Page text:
The Benefit System, Welfare to Work

April 2013 Welfare changes

April  2013 Welfare changes

April brings significant changes in the welfare system, supporting what the conservative government have labelled as a Britain for “hard working people”.  This morning introduces the across-the-board welfare benefit cap in the London boroughs of Enfield, Bromley, Croydon and Haringey, where no welfare claimant can receive more than the average annual household income of £26,000 in benefits.  For the first time in history, working-age benefits and tax credit rises will be capped at a below inflation rate of 1% for the next 3 years.

David Cameron’s rhetoric consistently evokes the “hard working people of this country” and against a system that he describes was causing “resentment”. And there is certainly strong public support against what has become a sensationalised epidemic of “benefit scroungers” and benefit frauds, a 2012 YouGov poll indicating the stark perceptions against the reality. On average people think that;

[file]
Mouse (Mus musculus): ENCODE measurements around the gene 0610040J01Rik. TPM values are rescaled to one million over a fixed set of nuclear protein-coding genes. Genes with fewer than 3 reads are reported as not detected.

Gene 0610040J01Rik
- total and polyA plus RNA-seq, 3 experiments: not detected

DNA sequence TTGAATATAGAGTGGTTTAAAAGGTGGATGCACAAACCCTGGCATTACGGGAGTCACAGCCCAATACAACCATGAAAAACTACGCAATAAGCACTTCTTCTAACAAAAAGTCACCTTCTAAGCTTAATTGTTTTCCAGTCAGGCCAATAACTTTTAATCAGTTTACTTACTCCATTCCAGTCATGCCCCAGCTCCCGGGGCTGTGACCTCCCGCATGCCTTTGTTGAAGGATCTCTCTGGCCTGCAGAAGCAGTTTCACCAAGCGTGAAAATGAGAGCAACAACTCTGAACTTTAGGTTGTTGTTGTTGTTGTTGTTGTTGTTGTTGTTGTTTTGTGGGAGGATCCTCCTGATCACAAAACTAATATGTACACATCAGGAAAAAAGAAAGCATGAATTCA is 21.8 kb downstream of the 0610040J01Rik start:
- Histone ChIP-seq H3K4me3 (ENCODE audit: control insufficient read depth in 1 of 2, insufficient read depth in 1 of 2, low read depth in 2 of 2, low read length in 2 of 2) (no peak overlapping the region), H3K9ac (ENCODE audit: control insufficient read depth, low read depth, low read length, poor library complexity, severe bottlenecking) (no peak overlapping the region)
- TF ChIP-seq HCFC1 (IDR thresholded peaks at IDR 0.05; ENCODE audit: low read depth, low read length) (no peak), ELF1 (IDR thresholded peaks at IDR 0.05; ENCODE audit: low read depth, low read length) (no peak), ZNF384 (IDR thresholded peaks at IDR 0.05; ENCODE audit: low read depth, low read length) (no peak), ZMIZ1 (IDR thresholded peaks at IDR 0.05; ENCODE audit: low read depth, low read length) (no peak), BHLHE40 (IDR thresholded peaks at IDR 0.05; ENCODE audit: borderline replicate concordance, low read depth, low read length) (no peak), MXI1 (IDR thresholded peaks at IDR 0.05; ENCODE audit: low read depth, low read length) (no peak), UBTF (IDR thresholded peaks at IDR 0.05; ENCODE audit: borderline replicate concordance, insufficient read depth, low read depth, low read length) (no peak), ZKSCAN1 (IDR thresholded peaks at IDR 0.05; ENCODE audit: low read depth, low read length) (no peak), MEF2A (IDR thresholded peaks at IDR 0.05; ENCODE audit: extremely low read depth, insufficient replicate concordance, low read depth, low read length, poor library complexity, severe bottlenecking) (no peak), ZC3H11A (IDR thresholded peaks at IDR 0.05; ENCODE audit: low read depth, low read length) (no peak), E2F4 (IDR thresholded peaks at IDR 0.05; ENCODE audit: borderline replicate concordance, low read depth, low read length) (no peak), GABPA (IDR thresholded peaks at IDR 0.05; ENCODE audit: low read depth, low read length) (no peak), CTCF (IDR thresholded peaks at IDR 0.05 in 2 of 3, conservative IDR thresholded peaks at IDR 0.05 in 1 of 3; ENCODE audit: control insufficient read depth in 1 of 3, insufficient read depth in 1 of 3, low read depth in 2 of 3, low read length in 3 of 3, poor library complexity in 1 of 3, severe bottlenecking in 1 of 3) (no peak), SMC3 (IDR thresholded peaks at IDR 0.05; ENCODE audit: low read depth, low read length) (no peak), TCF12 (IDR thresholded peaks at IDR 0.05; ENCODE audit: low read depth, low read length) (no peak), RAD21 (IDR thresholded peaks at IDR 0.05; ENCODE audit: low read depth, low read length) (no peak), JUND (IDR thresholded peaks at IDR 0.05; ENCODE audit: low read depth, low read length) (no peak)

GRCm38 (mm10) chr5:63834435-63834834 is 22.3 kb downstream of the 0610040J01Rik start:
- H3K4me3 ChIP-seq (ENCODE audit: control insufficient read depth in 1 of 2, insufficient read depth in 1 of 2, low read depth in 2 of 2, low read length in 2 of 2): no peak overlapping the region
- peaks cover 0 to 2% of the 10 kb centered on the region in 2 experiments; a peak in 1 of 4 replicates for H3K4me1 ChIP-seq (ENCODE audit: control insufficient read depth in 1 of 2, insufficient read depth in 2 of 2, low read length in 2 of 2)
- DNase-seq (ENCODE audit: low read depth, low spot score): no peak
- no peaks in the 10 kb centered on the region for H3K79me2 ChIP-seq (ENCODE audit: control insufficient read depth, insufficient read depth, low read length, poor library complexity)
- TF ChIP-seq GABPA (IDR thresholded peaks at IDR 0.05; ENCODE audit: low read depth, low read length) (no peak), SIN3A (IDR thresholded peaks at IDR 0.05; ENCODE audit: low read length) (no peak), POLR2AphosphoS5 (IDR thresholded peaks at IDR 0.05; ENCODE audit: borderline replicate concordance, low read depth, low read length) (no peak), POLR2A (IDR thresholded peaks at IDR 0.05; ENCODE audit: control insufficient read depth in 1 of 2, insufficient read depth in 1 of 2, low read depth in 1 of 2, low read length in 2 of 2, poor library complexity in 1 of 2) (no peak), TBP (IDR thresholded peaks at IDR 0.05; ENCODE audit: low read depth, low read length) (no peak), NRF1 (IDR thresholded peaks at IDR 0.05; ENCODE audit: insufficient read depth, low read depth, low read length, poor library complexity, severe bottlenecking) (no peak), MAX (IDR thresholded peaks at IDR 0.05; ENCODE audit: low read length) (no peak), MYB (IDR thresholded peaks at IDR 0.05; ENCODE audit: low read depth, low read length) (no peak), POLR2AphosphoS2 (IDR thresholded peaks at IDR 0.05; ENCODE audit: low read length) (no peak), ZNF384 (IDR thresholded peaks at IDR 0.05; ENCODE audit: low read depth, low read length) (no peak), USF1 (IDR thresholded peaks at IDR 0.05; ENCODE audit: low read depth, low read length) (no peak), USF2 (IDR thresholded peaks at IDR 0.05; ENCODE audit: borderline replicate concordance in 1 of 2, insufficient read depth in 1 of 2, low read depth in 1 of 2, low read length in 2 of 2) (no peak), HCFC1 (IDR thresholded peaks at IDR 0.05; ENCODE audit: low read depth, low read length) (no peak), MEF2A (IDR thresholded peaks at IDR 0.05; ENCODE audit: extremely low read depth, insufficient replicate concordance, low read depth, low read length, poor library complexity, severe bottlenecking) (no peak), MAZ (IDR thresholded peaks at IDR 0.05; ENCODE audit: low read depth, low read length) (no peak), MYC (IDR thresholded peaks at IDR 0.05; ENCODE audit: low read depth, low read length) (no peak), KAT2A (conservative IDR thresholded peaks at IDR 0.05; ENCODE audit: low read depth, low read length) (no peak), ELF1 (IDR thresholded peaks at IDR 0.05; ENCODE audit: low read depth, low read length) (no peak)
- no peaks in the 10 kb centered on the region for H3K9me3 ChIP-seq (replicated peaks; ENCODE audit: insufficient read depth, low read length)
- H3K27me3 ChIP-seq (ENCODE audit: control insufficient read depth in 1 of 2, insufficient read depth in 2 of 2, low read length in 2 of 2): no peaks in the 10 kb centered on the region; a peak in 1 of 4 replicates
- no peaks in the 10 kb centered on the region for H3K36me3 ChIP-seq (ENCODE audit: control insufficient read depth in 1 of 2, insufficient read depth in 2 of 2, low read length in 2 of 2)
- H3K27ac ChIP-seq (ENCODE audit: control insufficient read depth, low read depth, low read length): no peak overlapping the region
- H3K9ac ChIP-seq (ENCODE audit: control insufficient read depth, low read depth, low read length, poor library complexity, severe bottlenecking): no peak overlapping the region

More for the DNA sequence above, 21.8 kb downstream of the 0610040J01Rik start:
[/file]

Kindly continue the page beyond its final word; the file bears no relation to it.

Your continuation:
•  41% of the entire welfare budget is spent on benefits to unemployed people,
  • the true figure is 3%:
  • public believe that on average 27% is claimed fraudulently,
  • the actual figure stands at 0.7%.

Reactionary policy, particularly in times of economic hardship, is often popularised by a very superficial evaluation of a problem.

The fact that there are so many unemployed in Britain, the 7th richest country in the world, is a problem. The Coalition government’s agenda does not tackle the problem, but has a lot of misinformation and promotes an easy pandering to be tough on welfare claimants.

The idea behind the cuts is to “make work pay” and discourage dependency on welfare; without effective investment or opportunity in the jobs market, what is the point? Not only are the number of jobs limited, often only part-time work is available, many people currently do not have the skills, or cannot afford childcare on a minimum wage. There is an endless list of considerations and obstacles that need to be tackled if the government genuinely intends to create an assembly of tax-paying “hard working” individuals; this cannot be achieved by punishing those that struggle, but will only create a greater number of poor and those who will constantly be balancing on poverty’s edge.

By Atoosa Khatiri

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